The People’s Choice
“And the next day…Everyone did what was right in their own eyes.”
Judges 21:4, 25 (ESVUK)
There has been a lot of talk recently about the values of democracy. Certainly, compared to tyranny and to other forms of oppressive government, it seems a safer option. Is, however, what the people want always the best way forward?
Much of the book of Judges is a verdict on styles of government. The loose confederation of the twelve tribes of Israel were guided sometimes by strong leaders such as Deborah and Gideon, by groups of powerful men, or by the will of the people.
By the time we get to Judges 19, 20 and 21 things go from bad to worse. Although they made a show of religion, the Israelites had lost their moral compass. It’s a terrible story. A gang of Benjaminite men, “worthless fellows” (19:22), wanted to abuse a Levite stranger. When they could not get their way with the man, they took his common-law wife and violated her. This atrocity led to a war against the Benjaminites, who were defeated heavily, leaving perhaps only 600 men alive.
The next morning after the final battle, the people of Israel came together in prayer and wept bitterly. Some regretted that the Benjaminite tribe might now die out. They remembered that they had sworn previously that no Benjaminite would be allowed to marry any of their women. So the people hatched a heinous plan. Their decision was to slaughter all the children, men, and married women of a nearby town. This they did and in the end only 400 virgins of the town survived. Then the “whole congregation sent word” (21:13) to the remnant of Benjamin to lie in wait and to snatch for themselves a wife of these 400 young women at an upcoming religious festival.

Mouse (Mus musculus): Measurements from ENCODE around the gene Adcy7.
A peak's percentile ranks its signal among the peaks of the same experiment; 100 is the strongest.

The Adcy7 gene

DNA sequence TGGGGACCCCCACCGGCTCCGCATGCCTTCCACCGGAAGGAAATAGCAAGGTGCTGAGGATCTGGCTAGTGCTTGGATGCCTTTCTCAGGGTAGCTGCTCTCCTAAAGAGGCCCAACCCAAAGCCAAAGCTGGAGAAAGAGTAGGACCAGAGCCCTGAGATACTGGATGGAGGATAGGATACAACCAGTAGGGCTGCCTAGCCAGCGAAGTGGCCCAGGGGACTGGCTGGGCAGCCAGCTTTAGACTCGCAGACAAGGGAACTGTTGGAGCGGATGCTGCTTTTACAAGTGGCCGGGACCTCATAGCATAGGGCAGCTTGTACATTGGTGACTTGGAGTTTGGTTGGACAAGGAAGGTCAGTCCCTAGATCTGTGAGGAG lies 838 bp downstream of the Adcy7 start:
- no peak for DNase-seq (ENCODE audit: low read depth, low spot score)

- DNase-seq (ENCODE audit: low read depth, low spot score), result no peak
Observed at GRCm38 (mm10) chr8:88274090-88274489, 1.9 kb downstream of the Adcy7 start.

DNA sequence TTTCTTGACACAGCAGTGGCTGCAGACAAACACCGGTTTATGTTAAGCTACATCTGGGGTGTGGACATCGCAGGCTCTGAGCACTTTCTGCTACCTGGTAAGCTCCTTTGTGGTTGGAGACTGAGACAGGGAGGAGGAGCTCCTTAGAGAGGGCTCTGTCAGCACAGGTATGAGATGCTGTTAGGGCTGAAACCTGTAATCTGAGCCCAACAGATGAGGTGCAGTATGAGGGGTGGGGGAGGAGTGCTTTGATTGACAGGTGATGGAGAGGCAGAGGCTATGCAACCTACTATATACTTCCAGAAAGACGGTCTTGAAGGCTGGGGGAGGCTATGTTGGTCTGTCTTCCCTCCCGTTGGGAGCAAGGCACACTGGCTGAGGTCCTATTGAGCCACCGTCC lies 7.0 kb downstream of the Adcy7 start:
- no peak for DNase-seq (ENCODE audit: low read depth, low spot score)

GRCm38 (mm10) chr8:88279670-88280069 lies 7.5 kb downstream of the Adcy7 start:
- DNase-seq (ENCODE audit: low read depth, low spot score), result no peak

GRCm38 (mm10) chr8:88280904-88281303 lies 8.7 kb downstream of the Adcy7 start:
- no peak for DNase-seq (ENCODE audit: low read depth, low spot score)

The people thought that God would bless their collective action because they had prayed about it together when, in fact, what happened had little, if anything, to do with God’s gracious will for his people. That’s why the book of Judges ends the way it does. It was democracy that had turned into anarchy: “everyone did what was right in their own eyes”.
There is, of course, a better way than to trust solely in our own judgments. It involves putting Christ first in our thoughts. Proverbs 3:5-6 points to this: “Trust in the Lord with all your heart, and do not lean on your own understanding. In all your ways acknowledge him, and he will make straight your paths.”
Help us, Father, please to trust in your Son, Jesus, and not to lean on our own understanding. In Jesus’ name.
Study by James Henderson
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